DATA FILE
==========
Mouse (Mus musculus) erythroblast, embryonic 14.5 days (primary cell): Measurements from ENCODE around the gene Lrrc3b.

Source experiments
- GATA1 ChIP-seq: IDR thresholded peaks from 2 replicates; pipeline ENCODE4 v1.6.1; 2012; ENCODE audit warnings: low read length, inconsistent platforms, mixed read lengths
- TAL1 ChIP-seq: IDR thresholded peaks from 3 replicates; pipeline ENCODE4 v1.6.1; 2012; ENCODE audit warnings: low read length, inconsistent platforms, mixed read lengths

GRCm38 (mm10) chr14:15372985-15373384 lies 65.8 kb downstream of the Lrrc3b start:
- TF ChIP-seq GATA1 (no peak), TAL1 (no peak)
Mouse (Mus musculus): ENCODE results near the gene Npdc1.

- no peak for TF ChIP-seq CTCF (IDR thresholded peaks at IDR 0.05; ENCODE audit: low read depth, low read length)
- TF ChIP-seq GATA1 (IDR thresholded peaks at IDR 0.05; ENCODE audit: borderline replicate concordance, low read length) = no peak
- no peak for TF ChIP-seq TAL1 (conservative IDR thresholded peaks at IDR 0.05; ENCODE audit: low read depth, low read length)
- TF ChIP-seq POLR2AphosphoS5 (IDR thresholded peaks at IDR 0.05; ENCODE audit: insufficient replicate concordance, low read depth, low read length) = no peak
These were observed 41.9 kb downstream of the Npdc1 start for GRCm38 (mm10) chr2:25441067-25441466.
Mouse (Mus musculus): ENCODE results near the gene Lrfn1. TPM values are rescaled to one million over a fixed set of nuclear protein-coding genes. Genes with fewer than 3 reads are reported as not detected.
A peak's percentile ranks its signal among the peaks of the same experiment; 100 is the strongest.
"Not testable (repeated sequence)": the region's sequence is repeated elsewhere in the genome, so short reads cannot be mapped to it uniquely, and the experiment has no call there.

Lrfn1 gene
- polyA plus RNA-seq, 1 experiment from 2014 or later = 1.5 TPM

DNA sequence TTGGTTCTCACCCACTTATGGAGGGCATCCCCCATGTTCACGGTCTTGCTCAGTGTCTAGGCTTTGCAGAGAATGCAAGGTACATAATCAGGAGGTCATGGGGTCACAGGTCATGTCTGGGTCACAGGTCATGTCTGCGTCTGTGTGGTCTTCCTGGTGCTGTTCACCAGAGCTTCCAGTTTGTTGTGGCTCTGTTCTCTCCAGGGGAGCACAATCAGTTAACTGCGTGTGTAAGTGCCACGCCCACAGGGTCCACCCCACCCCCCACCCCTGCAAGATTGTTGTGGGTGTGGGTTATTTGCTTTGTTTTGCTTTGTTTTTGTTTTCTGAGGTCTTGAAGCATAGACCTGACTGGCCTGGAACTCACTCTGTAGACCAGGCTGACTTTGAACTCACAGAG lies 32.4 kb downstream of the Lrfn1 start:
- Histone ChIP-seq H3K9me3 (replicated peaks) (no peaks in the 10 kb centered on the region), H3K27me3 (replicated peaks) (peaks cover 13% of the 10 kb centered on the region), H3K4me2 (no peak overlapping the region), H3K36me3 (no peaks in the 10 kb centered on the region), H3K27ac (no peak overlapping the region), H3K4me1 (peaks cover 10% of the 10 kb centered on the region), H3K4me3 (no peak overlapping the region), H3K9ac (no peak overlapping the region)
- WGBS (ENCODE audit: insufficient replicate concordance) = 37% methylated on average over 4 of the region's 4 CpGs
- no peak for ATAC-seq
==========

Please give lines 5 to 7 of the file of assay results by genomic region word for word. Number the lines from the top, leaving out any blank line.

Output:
GRCm38 (mm10) chr14:15372985-15373384 lies 65.8 kb downstream of the Lrrc3b start:
- TF ChIP-seq GATA1 (no peak), TAL1 (no peak)
Mouse (Mus musculus): ENCODE results near the gene Npdc1.